Olivia Johnson contributed to this article.
As inflation, labor shortages and the cost of running a business rise, many local restaurants have barely been able to keep afloat. However, many have foundered under the pressure.
Locally, restaurants like Global Sports Bar and Seafood on West Point Road closed permanently earlier this month, one victim of the pandemic which has affected restaurants across the county.
Restaurant owner King Wang has been in the restaurant business for years and owns Global Beverage Superstore a few buildings away from the restaurant. Like other affected restaurants, Wang noted staffing shortages and liability risks.
“I didn’t necessarily want to close, but with staff and business stockpiling being slow, I had to close for the time being,” he said.
Wang has been in the restaurant business for years and owns Global Beverage Superstore next to the restaurant. Global Sports Bar opened in 2019.
In Hogansville, The Great Southern Pub closed in early June. The Pub owner Barry Morgan was contacted for comment after the closure but did not respond.
Posts on The Pub’s Facebook page said the business had to close for extended periods due to sick staff members in May.
Karen Bremer, CEO of the Georgia Restaurant Association and former restaurant owner, said these issues have become day-to-day issues for restaurants of varying capacities across the state.
“There are people who just don’t survive,” Bremer said. “Between staffing and inflationary pressures for commodities and food, this is affecting restaurants greatly.”
Bremer said rising prices are prompting Americans to cut back on discretionary spending. For fast food restaurants in particular, the average price for a main course is around $10.50, an increase of over 30% from 2019.
Rising prices have also led to wage increases for restaurant workers, Bremer said.
“The cost of food over the past year is up more than 18% and labor costs are up 13% now,” Bremer said.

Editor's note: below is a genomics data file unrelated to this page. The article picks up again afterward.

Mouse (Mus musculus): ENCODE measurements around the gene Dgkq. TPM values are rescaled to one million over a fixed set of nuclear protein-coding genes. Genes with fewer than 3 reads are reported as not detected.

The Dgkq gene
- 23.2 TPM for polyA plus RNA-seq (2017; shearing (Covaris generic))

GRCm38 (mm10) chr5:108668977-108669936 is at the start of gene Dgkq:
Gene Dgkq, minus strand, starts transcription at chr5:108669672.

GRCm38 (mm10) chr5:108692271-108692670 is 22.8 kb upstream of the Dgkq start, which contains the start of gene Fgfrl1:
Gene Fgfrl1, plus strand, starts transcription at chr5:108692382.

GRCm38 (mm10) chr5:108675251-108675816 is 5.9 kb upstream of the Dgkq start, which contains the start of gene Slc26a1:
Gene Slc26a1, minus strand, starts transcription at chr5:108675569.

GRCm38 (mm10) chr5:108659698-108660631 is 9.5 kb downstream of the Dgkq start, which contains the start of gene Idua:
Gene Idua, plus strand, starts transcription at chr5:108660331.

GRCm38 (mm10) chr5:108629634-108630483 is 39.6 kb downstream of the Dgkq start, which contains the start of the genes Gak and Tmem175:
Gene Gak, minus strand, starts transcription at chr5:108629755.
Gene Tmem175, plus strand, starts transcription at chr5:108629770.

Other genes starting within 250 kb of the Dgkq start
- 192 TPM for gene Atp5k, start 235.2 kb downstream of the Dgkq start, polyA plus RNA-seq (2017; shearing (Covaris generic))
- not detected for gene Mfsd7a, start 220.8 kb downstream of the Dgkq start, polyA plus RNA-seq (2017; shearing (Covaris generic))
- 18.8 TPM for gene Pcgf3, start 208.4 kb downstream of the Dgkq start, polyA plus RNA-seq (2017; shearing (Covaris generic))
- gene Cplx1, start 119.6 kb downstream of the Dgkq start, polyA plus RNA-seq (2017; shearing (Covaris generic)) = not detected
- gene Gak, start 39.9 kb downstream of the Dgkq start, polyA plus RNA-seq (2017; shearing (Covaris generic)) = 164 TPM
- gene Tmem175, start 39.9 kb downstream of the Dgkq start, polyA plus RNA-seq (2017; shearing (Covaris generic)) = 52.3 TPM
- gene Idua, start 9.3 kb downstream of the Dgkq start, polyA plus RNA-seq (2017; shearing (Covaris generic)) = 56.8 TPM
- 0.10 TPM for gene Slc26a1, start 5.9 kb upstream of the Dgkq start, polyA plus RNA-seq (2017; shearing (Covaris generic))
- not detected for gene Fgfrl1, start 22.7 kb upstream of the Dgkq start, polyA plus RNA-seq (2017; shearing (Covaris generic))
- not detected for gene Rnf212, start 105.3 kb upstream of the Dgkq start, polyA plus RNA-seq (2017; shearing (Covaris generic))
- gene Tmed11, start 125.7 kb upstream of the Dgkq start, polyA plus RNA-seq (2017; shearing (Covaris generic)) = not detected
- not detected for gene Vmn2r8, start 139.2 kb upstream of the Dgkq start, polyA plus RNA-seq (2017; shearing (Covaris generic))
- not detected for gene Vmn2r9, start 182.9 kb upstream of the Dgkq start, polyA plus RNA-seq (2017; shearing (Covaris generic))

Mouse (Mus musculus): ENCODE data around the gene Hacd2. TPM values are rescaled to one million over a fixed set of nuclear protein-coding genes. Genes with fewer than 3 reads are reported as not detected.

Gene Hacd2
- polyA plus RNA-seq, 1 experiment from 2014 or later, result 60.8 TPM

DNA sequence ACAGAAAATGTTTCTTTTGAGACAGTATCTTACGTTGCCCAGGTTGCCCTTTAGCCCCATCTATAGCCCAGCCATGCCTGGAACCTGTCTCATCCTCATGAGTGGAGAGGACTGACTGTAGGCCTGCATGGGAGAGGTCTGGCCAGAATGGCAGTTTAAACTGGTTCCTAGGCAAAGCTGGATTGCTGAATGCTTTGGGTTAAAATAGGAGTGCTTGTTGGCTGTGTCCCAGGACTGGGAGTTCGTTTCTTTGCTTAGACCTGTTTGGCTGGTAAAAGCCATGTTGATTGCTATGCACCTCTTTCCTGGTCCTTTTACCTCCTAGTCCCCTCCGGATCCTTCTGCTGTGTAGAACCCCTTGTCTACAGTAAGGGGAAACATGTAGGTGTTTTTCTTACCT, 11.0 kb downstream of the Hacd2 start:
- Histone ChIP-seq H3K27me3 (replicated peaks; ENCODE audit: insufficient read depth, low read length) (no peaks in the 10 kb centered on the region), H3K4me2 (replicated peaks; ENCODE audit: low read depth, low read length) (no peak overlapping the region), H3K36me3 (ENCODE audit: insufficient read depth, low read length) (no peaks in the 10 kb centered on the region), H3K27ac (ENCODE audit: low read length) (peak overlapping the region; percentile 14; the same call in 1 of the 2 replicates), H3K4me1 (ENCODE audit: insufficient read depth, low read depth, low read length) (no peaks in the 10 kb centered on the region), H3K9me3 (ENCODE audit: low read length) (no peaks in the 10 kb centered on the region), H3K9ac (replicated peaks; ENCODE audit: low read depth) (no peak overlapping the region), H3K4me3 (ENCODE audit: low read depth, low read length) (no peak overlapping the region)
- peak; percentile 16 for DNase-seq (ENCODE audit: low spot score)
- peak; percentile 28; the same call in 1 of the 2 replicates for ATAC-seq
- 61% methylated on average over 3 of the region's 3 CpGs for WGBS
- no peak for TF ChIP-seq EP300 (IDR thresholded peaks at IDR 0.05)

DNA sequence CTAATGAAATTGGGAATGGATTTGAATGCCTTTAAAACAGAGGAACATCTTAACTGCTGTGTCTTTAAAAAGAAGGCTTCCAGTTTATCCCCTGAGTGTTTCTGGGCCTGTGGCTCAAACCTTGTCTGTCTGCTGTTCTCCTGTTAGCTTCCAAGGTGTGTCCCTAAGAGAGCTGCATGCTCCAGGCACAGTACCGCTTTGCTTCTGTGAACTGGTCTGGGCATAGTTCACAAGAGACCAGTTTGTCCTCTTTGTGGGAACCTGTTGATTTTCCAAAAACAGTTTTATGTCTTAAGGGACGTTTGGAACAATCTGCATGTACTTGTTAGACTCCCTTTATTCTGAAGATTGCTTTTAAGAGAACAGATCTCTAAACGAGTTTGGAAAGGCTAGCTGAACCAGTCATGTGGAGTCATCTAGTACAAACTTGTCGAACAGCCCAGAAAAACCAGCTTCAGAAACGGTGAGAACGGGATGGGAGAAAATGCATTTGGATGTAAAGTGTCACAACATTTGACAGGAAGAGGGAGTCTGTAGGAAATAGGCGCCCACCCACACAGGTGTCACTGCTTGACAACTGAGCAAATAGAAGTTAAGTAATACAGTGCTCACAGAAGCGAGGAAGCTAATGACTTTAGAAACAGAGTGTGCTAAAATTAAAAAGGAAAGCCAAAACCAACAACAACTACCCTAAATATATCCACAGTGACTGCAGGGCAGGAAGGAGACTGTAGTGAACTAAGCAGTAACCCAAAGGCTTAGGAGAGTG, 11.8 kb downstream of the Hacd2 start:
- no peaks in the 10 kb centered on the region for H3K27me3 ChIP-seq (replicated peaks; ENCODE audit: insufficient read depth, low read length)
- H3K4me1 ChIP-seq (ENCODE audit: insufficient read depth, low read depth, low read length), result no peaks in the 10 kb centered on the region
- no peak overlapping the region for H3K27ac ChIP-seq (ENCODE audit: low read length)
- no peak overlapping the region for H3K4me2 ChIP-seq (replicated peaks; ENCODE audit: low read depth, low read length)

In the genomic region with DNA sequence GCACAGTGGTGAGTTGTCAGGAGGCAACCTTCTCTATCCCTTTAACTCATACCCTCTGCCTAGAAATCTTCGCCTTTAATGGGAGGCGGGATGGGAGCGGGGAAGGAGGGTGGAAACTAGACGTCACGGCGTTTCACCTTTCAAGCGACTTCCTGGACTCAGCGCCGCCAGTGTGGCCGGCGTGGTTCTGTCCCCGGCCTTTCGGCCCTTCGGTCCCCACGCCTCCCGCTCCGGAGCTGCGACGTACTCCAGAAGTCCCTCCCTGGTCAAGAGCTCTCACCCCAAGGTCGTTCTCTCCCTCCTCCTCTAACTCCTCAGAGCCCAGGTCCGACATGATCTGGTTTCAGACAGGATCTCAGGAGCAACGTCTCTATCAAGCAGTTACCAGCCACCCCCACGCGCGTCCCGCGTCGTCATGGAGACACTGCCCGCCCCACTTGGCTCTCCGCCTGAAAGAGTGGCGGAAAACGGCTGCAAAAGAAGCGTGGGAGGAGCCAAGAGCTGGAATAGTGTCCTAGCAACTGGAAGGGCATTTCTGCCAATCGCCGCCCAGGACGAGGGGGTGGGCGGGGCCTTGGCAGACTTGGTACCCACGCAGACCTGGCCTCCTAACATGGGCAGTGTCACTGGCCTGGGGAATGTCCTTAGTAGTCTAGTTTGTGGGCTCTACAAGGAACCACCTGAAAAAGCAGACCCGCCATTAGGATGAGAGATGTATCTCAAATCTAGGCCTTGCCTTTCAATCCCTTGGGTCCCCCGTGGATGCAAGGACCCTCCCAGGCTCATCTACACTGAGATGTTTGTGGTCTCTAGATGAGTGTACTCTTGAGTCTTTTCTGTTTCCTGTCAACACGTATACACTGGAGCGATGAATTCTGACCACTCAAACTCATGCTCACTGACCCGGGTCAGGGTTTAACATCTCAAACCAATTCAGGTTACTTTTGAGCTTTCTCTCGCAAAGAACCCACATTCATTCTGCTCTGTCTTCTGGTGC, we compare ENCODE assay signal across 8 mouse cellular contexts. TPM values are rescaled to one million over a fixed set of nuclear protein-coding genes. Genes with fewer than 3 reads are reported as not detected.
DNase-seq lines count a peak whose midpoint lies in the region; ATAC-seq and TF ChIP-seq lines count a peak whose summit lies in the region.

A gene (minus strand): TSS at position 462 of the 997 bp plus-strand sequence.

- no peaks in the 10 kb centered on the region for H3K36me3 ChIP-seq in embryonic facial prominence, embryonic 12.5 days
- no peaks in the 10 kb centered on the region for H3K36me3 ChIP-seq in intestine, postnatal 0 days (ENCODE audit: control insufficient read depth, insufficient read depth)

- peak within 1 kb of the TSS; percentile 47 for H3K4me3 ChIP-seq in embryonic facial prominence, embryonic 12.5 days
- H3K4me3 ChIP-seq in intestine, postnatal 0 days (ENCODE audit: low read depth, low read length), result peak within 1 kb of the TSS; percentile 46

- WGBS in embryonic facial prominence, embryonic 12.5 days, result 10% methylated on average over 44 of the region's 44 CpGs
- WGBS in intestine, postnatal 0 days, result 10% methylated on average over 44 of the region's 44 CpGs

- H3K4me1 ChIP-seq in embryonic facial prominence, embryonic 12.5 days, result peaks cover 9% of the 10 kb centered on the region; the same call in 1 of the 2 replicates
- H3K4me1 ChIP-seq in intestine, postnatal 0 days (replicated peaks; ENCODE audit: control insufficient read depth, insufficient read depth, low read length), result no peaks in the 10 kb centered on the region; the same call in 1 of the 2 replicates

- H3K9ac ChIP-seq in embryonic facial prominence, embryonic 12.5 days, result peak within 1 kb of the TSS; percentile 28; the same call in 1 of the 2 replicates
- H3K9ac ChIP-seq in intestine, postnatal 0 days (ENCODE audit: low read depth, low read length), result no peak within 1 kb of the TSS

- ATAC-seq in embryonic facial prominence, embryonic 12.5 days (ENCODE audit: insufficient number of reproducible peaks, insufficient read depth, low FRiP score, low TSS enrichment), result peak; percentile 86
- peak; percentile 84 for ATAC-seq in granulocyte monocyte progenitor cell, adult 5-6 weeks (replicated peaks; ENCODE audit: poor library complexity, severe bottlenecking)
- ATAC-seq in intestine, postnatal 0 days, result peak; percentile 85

During the initial pandemic, many restaurant workers left the industry to pursue different careers when restaurants reduced staff or temporarily closed, Bremer said. Many women have specifically worked in caretaking roles and still haven’t ventured into the workforce as they did before 2020. Many female workers have also taken early retirement.
Another recently discovered challenge is the number of entry-level workers available, Bremer noted.
“The entry level for any industry is the 18-24 age group. This age group is made up of people who are graduating from high school or college, and right now there are fewer than people [entering the workforce] of that age group,” Bremer said.
This struggle has not stopped new restaurants from opening or even expanding.
Bull Hibachi, a Japanese restaurant in Troup County, opened its third West Point location earlier this year. The restaurant’s owner is expanding into a nearby building – the former CheesyMac Deli – to open a related ice cream and boba tea business. Hogansville also experienced a modest boom with the introduction of a new upscale restaurant, 54 and Main, the Twin Mills Winery and even a new cafe, Fuel Coffee.
Even Wang said he planned to open another restaurant.
“I’m working on it right now. Hopefully in a few weeks I will know what is going on,” Wang said.
Bremer said those with the resources to negotiate leases may be able to open restaurants at a lower cost when they open in older restaurants that are already equipped.
Currently, Bremer predicts that the next year and a half will be a real test for restaurants at all levels. Some will survive, others will collapse. Bremer noted from personal experience that high-end restaurants will see greater success, although fast food restaurants, due to lack of workers, will take a harder hit than before.
“Those who were in precarious situations before the rise in gas prices and inflation will have a hard time getting out of it,” Bremer said. “Those who are more financially stable when entering the business will have a better chance of survival. [Restaurants] will never get back the money they lost to the financial devastation of 2020.”
Of approximately 19,000 restaurants in Georgia that existed in 2020, 60% have temporarily closed due to COVID restrictions. About 4,000 closed in total. Bremer estimates from past data that it was a loss of nearly $5 billion in restaurant revenue statewide.